EU referendum bill defeated in UK parliament
By Benjamin Fox
Plans to put an UK referendum on EU membership into law have been dashed after the House of Lords voted to block the bill by 180 votes to 130.
A bill by Conservative MP James Wharton had proposed to guarantee a public vote on the UK's EU membership in 2017.
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Prime Minister David Cameron has promised to re-negotiate the UK's membership terms if his party, which currently dominates a governing coalition with the pro-European Liberal Democrats, wins the next election in 2015.
However, peers voted on Friday (31 January) to end the committee stage of the legislation, meaning that, with just a week before the end of the current parliamentary session, it has run out of time to get through.
The Lords had already backed amendments to change the proposed question of the referendum and to force the government to prepare an assessment of what the UK's relationship with the rest of the EU would look like if it withdrew from the bloc prior to the referendum.
Although the legislation was not an official government bill it was approved by MPs in the House of Commons, where the Conservative party is just a handful of seats short of an overall majority. However, Labour and Liberal Democrat peers, whose parties oppose a referendum, were able to form a blocking majority in the Lords.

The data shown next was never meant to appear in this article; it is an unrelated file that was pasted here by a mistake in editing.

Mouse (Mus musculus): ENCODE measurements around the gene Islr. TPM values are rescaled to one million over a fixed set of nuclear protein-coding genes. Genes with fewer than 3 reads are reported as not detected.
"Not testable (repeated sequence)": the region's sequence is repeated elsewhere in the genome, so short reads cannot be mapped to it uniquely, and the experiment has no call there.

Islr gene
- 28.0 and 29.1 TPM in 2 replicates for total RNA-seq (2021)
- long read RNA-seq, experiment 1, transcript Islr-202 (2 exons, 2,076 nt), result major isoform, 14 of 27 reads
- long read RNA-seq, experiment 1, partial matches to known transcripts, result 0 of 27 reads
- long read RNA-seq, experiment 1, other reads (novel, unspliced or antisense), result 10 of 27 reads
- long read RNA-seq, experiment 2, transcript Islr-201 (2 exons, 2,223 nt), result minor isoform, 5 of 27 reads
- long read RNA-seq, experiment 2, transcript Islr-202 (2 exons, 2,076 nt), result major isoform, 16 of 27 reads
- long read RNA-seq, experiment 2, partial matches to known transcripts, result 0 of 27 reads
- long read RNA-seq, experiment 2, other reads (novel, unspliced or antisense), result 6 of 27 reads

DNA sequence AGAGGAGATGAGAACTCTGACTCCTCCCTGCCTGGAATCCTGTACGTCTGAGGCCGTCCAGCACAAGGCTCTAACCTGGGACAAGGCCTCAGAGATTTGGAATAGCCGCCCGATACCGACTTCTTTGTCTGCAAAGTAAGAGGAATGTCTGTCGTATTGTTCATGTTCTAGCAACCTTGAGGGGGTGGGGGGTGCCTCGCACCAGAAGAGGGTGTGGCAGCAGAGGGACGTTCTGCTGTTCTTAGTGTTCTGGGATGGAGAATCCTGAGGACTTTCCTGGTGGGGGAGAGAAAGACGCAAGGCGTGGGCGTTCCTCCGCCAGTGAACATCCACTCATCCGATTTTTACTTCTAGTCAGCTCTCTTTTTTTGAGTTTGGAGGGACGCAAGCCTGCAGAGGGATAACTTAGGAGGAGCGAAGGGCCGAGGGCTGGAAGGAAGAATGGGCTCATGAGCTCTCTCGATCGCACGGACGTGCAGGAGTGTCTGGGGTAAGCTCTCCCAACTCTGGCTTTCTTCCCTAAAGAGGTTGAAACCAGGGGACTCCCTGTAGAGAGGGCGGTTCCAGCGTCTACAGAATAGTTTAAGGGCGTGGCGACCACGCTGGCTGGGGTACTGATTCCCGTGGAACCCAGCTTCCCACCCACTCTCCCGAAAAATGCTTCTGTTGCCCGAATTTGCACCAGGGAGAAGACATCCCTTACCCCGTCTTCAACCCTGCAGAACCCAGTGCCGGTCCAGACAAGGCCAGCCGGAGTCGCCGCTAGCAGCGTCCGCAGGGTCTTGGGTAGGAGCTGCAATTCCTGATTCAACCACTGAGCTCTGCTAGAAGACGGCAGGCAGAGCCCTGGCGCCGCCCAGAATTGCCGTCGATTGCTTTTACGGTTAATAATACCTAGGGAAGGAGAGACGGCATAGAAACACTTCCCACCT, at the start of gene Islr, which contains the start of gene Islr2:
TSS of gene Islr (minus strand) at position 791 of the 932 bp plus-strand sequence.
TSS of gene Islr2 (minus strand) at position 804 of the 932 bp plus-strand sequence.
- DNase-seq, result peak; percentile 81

"Labour and the Lib Dems have conspired in the House of Lords to kill this important piece of legislation, doing the bidding of their political masters in the Commons," said Wharton in a statement following the vote.
However, Prime Minister David Cameron insisted that the collapse of the bill would not bring an end to the referendum debate.
Speaking at a joint press conference following talks on defence co-operation with French President Francois Hollande, Cameron said that the vote made "no difference to the pledge I am making on this in-out referendum."
"As Labour and the Lib Dems have killed the Wharton Bill, the one way to guarantee a referendum is to vote Conservative at the Gen Election," he wrote in a message on Twitter.
Meanwhile, there is still a possibility that the Conservatives could attempt to re-introduce the bill in the autumn, although it would be likely to face further delaying tactics.